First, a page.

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Rockwood School District planning return to school, starting with youngest

Rockwood School District planning return to school, starting with youngest

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ST. LOUIS COUNTY — Driven by difficulties in educating younger students online and recent statistics on coronavirus spread among young children, the Rockwood School District is contemplating a phased return to school, officials said Friday.

There has been no date set for a return to school, as officials said they are still in the planning phase. First to return would be prekindergarten through second graders, as early as this month, district Superintendent Mark Miles said. Third through fifth graders would follow.

Fall sports are still under discussion, he said.

Online options still would be available for families uncomfortable with in-person learning during the coronavirus pandemic, he said, and could include livestreaming from classrooms. Schools will implement a series of measures intended to minimize the spread of the virus, including a mask requirement for everyone in schools, if their health allows it, hygiene measures and social distancing. Schools will use seating charts and will encourage parents to drive students to school if possible, but buses will be available.

In an email to staff Friday, Miles wrote, “As we would successfully and gradually phase-in grade levels and programs, we would keep a careful eye on our community health indicators, our own Rockwood practices and any concerns with the health and safety of our students and staff. As always, health and safety will remain our top priority.”

Miles acknowledged that the timetable for returning to school had been sped up. The initial target date for returning was the end of the first quarter. Miles said the decision follows conversations with health and medical officials and a focus group of 55 community members. Friday marked the end of the second week of school.

Miles said COVID-19 data showed older students have both a higher rate of transmission of the virus and an easier time with online learning.

He also said St. Louis County Executive Sam Page had spoken of the relative safety of educating those younger than 9.

In a blog post, Chesterfield Elementary School Principal Meg Brooks said principals had been discussing parents’ struggles “with helping our youngest kiddos, who do not have the skills to navigate the technology independently. The struggle is very real on the part of our parents and teachers — this is hard!”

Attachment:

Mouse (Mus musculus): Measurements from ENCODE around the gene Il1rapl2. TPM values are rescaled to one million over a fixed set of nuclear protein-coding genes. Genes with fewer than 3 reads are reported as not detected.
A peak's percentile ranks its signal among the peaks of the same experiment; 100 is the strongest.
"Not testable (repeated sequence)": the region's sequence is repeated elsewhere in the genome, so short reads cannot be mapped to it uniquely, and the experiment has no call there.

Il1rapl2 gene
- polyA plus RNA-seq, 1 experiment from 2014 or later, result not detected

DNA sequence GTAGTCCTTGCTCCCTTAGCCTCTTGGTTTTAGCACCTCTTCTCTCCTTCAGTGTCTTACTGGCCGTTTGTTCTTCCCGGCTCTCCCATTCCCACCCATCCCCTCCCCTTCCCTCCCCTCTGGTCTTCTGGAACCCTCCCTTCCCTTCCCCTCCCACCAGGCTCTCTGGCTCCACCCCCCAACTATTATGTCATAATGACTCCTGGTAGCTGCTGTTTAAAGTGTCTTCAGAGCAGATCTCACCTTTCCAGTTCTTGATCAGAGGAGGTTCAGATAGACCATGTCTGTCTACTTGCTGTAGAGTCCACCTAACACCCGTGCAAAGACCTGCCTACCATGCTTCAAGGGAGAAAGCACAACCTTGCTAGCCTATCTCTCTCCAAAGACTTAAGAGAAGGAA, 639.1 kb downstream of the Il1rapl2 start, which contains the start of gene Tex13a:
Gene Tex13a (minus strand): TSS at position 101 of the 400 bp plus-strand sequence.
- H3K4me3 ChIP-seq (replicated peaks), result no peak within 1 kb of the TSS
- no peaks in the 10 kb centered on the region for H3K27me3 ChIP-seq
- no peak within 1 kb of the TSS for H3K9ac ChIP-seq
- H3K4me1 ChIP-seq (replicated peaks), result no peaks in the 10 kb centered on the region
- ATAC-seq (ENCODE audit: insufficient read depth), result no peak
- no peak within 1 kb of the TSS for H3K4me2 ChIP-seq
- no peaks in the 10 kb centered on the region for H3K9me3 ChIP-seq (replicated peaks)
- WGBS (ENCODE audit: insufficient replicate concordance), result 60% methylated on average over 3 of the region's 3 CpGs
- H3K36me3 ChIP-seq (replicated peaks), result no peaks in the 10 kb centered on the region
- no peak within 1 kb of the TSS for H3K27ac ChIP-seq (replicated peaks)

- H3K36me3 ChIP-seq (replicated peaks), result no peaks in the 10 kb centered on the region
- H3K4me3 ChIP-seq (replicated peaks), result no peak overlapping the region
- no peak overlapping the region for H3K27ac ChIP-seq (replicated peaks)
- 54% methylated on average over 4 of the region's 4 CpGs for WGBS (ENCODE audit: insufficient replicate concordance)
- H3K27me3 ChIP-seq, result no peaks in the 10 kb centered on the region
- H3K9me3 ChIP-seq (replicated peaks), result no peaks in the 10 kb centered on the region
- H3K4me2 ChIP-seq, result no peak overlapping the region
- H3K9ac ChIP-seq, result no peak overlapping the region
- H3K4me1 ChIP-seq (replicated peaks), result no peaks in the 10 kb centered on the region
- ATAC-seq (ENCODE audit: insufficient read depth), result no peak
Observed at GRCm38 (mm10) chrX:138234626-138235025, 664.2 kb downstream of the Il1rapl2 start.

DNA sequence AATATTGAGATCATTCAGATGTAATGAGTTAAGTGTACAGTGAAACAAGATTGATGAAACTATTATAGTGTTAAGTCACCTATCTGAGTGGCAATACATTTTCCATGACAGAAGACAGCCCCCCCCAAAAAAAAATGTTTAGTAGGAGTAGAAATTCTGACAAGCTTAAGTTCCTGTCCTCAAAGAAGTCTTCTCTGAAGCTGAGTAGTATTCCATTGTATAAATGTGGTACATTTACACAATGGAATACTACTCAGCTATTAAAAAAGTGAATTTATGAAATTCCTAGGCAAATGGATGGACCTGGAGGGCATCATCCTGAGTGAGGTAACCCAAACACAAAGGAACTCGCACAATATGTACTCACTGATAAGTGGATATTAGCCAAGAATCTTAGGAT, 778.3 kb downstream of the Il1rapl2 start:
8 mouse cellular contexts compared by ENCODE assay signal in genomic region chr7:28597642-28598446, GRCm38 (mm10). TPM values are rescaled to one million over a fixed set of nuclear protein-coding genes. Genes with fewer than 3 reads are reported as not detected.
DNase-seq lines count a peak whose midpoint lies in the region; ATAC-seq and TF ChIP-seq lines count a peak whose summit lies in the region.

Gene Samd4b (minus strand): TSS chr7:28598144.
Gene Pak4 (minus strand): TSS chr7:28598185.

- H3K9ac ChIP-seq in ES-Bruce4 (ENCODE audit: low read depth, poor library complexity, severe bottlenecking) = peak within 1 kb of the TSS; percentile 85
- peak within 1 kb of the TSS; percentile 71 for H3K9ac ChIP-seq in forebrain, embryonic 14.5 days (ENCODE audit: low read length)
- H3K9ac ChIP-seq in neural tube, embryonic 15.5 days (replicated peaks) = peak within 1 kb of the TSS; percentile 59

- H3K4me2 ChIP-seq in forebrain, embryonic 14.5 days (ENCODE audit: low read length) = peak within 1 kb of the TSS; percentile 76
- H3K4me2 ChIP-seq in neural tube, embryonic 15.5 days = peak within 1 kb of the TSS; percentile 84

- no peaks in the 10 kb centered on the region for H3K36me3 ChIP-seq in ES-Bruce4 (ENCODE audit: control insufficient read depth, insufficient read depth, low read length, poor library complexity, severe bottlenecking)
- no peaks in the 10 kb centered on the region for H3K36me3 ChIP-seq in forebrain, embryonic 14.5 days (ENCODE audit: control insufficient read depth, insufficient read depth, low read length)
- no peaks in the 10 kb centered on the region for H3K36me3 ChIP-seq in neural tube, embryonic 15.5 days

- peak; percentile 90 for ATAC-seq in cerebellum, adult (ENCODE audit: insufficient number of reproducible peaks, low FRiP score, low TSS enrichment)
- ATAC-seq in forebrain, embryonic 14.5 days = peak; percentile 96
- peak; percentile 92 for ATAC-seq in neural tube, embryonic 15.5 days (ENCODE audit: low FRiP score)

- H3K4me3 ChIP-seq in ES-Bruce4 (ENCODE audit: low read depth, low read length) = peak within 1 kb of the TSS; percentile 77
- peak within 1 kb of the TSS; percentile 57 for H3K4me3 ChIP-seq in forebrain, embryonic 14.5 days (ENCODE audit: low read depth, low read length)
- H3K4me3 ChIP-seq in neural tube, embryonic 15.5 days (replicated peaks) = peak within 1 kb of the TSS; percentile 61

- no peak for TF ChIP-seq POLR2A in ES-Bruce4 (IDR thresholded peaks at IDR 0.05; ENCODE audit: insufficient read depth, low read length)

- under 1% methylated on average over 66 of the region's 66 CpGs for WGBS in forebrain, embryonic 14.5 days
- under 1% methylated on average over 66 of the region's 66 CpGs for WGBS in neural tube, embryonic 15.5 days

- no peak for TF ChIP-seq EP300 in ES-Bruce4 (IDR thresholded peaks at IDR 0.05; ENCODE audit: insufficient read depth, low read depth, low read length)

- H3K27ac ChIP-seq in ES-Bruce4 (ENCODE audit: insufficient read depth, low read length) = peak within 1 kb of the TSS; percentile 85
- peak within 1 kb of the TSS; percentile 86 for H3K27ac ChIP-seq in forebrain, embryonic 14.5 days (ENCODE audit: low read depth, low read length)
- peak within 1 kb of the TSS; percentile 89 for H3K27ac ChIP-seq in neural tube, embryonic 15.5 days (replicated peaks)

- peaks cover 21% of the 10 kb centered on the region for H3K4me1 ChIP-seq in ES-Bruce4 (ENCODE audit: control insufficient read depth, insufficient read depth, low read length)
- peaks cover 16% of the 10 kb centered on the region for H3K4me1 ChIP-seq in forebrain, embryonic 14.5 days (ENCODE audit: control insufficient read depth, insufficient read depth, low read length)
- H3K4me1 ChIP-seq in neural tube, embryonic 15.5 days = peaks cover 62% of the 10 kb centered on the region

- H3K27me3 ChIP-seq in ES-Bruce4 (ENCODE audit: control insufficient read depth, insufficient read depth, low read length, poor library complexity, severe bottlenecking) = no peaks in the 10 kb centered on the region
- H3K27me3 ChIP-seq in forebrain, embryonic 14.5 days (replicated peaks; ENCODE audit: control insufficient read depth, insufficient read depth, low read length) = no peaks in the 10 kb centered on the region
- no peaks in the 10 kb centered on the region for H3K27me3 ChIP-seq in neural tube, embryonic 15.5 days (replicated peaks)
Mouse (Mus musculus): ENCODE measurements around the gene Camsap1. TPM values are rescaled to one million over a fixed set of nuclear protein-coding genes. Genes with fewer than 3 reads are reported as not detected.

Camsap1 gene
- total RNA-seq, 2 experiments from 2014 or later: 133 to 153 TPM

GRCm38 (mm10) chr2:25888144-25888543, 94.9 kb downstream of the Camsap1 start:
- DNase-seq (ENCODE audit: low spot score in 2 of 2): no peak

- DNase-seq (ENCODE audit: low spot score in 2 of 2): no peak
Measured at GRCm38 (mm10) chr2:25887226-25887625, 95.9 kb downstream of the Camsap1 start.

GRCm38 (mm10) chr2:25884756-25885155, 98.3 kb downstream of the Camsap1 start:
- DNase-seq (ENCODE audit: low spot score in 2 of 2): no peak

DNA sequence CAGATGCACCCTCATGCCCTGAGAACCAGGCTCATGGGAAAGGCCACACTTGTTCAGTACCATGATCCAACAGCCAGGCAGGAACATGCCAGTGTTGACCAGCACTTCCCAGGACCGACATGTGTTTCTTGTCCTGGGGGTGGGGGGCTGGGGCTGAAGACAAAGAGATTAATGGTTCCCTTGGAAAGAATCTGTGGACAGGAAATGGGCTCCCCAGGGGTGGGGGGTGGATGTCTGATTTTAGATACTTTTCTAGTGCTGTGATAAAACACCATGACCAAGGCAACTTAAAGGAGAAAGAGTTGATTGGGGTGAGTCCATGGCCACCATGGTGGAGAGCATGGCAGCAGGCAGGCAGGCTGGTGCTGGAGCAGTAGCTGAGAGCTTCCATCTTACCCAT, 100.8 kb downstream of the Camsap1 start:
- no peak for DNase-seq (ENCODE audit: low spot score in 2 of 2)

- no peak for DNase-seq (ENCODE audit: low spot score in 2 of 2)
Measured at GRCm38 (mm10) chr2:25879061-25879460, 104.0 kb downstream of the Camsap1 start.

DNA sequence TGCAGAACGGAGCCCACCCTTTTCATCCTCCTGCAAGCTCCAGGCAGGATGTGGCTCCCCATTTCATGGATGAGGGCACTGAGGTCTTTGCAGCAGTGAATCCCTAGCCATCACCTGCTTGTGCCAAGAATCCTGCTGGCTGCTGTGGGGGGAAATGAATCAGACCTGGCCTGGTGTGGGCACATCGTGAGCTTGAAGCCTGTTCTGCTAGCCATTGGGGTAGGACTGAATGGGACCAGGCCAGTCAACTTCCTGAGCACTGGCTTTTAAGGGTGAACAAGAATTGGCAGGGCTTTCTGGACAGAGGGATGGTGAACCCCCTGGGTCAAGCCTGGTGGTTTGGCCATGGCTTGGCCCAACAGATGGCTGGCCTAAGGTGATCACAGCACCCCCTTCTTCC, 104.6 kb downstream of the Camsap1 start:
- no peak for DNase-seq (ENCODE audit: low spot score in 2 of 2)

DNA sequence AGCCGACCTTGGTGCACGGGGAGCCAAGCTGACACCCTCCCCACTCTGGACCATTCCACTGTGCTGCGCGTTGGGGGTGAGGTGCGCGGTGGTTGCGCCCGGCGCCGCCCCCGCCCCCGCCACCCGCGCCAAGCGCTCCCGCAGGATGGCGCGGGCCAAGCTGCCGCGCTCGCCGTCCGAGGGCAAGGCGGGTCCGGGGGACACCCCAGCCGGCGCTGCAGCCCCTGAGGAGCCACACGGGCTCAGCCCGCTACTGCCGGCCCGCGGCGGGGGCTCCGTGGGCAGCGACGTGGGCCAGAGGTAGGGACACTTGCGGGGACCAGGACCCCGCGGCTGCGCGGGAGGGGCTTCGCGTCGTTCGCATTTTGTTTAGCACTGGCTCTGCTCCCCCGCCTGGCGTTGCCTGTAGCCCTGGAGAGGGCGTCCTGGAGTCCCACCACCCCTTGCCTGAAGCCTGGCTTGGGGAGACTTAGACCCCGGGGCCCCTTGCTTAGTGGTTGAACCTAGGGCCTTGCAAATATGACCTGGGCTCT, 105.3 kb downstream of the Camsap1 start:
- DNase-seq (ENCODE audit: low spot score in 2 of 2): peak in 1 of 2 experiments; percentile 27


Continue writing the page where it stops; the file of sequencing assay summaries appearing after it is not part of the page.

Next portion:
Fred Oelschlaeger, who has a first grader and a third grader at Chesterfield Elementary and a junior at Lafayette High School, said, “Obviously, there’s some bumps as we start out. But at the end of two weeks, I’m very confident it can work and work well.”

Oelschlaeger said he was “very impressed with how the teachers are making sure the kids are paying attention in the same way they do in the classroom.”

The Mehlville School District in south St. Louis County is also considering bringing the youngest students back to campuses first, a spokeswoman said Friday. District leaders are watching the coronavirus data, particularly following Labor Day weekend, before making a decision.

St. Louis County officials released data Friday showing the spread of the virus in public and private schools for the month of August, revealing that 39 students tested positive for COVID-19 and 23 of them potentially exposed other students, teachers or staff to the virus, resulting in 325 students and staffers being placed in quarantine.

The majority of the cases were among middle and high school students.

Meanwhile, 34 staffers tested positive and 14 of those resulted in potential exposure to others, resulting in 120 people placed in quarantine.

Officials said 200 students and staff were required to quarantine as a result of a potential exposure outside school.

Miles said if Rockwood students or staff test positive, whole classes could be quarantined, and whole schools could be closed if an outbreak is severe enough.

Announcements that many local schools would not meet in-person sparked protests and petitions by parents concerned about the financial and logistical hardship of accommodating virtual learning. Some parents have opted for private or parochial schools that are holding in-person classes.

Miles said “a number” of students had left the district rather than learn online, although he did not have an exact number.

The Rockwood district covers about 150 square miles in west and southwest St. Louis County and part of Jefferson County.

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